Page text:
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The Hero’s Journey From Novice to Veteran Screenwriter (Part 1)

May 10, 2013

The process of transforming from a hopeful, aspiring screenwriter to an experienced veteran screenwriter who can write great screenplays is a strange one for most. Often times, when the novice begins with classes or screenwriting books, they are presented with formulas and strict approach methods, which are often times touted by those who do not make a living solely as screenwriters. Seeing through such rigidity, a novice can be inclined to turn a deaf ear to what they’re being told. Naturally, turning a deaf ear is not the best approach, but it often seems to be an understandable response in the presence of such teachings. In turn, this can create a sticky situation, whereby a hopeful, aspiring screenwriter does not know where to find good advice and/or help with regard to becoming a professional screenwriter. Combined with the fact that too many people temporarily aspire to such a lofty goal, worthwhile professionals who may otherwise be helpful, might disregard such an aspirant as foolish, uncommitted or not serious enough. As such, the path from novice to veteran screenwriter can be a serious Hero’s Journey.

As someone who has trekked far and wide on this journey, I would like to impart some tangible wisdom that can be helpful to any aspiring screenwriter, no matter how skeptical.

Sue is looking furtively through the key hole.

Sue looks furtively through the key hole.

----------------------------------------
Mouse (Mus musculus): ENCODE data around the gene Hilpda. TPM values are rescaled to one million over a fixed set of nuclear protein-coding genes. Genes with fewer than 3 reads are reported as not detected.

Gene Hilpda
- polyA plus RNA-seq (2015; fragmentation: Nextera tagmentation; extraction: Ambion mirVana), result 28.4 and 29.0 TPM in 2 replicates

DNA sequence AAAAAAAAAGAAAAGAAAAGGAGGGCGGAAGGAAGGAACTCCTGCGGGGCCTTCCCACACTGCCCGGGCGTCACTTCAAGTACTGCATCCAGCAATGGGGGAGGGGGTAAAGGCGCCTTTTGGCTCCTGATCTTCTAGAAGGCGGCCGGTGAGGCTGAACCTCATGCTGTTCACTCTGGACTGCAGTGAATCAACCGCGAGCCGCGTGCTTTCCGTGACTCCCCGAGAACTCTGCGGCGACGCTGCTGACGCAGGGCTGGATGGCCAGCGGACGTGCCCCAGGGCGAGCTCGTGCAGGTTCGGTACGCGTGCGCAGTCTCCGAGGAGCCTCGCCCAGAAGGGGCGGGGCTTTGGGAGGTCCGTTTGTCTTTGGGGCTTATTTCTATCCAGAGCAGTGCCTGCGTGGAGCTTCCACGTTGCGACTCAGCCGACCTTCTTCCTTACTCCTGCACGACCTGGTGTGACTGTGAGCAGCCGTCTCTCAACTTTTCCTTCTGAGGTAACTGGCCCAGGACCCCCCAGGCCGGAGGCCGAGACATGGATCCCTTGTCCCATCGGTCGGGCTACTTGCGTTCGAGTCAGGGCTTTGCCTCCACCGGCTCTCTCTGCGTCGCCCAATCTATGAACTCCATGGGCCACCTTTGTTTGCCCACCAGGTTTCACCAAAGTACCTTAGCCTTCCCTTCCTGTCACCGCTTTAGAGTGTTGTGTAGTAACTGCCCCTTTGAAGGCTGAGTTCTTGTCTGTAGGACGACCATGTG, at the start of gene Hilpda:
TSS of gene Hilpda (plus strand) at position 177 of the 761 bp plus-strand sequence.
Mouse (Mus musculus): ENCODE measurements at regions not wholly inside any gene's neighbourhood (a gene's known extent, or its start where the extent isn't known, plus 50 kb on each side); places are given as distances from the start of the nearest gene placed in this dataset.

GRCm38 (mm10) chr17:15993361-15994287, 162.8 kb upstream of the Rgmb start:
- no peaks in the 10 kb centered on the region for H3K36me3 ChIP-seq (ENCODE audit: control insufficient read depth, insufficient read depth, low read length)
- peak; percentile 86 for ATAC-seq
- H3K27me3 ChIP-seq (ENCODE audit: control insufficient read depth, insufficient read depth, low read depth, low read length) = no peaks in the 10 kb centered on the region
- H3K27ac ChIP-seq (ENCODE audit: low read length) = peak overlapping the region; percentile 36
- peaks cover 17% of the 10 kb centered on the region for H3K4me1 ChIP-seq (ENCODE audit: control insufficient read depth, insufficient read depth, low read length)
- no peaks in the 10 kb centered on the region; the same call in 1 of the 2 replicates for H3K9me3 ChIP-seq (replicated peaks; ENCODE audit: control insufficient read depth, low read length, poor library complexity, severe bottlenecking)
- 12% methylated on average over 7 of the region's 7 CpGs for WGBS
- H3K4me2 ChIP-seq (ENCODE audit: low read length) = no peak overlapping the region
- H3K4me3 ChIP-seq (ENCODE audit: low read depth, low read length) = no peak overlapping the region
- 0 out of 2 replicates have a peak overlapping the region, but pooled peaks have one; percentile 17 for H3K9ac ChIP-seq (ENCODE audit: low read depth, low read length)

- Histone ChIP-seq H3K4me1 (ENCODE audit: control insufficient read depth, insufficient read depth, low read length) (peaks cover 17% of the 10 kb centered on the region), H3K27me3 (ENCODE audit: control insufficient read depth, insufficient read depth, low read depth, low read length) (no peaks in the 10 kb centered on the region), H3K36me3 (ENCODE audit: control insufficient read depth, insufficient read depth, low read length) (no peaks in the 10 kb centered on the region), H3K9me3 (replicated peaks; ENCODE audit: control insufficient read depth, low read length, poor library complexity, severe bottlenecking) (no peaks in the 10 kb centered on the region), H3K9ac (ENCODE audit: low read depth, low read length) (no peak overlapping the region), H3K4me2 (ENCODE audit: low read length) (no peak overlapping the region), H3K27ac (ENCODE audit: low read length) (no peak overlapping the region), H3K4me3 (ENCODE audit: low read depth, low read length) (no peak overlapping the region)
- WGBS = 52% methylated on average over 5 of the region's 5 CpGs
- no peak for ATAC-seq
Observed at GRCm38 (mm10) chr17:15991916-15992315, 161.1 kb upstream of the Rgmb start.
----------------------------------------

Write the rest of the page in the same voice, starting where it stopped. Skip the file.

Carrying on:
Sue spies through the key hole.

The journey from novice to veteran is simply outlined by the preceding three lines, each of which gets progressively better. First, each sentence becomes more concise (shorter). Not only is “looks” more concise than “is looking” but it’s also better in every single way – it’s present tense, it’s more active. Of course, “looks” is still weak, especially when you’re saying “looks furtively” – what are you really trying to say? What is the better verb that means “looks furtively?” SPIES! Yet again, one word, SPIES, is more concise than two words, LOOKS FURTIVELY.

I think a certain type of OCD and/or perfectionism is required to be a brilliant screenwriter. Seriously. I’ll never write “is looking” in any drafts of my screenplays, but I might let “looks furtively” momentarily sneak into my first draft, knowing that it will be improved upon later. Ideally, I’d write “spies” in the initial moment, but I know what a first draft is – something I NEVER show anyone else. Because, I would feel like an amateur. That’s part of the process. Words do not have to be perfect in the beginning, but they better be perfect by the end. If I ever give someone a draft that contains the words “looks furtively,” then I’ve made a mistake. Ironically, too often, I see novices sharing drafts saying “is looking furtively” or some such ilk. Hopefully, next time, they’ll read this post first.

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